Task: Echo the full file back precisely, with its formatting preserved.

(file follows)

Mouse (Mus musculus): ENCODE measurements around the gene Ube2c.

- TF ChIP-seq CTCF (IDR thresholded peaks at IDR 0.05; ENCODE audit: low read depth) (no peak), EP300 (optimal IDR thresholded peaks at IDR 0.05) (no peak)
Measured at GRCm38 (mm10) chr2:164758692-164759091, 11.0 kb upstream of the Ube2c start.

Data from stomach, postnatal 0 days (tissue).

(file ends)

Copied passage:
Mouse (Mus musculus): ENCODE measurements around the gene Ube2c.

- TF ChIP-seq CTCF (IDR thresholded peaks at IDR 0.05; ENCODE audit: low read depth) (no peak), EP300 (optimal IDR thresholded peaks at IDR 0.05) (no peak)
Measured at GRCm38 (mm10) chr2:164758692-164759091, 11.0 kb upstream of the Ube2c start.

Data from stomach, postnatal 0 days (tissue).